Kipper Central wrote to the PPU to get full details of what the money is spent on, and we were told:
Most of the money raised by the PPU through the sale of white poppies goes towards the production, distribution and promotion of white poppies. We do not sell them for the sake of fundraising but to promote the message of remembrance and peace. Money raised over and above this goes towards our education and campaigning work. This may include, for example, our educational resources that help young people to explore issues around conflict and violence. It may also help to fund our campaigns against militarism and for active nonviolence.
This is slightly more helpful than their website, as it does quantify the claims to some extent by saying “most”, though again this is a very ambiguous term. It could still mean that 40% of profits go towards propaganda and political campaigning.
They went on to clarify that they only have 6 employees, each of whom earns no more than £30,600 per year. This, in all fairness, is not an unreasonable salary and therefore I have no accusations of personal financial greed on the part of any individuals involved.
However, they did say something which I found very interesting regarding funding. The annual turnover for the organisation is around £150,000 per year, and they claim on their website that they sell around 100,000 White Poppies each year. Now I’m not a Maths Professor, but by my calculations, that means that two-thirds of their annual turnover come from the sales of White Poppies, which are supposedly non-political. If they are non-political, why do they represent and fund two-thirds of a political movement?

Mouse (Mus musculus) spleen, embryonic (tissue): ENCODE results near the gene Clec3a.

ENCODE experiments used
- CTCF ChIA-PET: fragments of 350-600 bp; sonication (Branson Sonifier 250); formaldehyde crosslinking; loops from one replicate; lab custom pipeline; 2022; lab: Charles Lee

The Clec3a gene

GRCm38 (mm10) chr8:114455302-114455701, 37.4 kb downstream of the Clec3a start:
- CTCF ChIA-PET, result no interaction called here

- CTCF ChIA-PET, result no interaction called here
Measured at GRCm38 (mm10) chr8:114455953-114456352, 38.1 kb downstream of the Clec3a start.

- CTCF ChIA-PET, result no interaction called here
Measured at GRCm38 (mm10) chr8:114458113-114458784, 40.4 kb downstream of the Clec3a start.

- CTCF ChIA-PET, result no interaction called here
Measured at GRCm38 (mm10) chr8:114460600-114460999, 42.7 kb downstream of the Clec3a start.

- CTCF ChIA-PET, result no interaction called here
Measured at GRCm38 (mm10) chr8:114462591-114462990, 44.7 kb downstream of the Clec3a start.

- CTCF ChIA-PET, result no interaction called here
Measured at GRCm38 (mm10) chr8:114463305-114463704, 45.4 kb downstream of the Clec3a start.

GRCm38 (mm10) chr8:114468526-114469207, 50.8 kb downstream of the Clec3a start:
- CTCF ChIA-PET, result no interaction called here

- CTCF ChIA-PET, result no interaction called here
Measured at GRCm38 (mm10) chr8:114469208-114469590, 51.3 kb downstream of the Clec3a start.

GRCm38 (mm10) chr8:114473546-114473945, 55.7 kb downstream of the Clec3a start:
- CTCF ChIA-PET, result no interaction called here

What does their “education” consist of?
They use the funds from White Poppies to fund their “education” program, which aims to put the following into the school curriculum:
- They imply that “lest we forget” is a “message of support” from those who want war to financially benefit.
- They claim that “No cause, not even a defensive one in which possessions, territory or life are threatened, can ever justify fighting and killing.”, therefore that every war in history was wrong.
- They argue that children should not be encouraged to join the army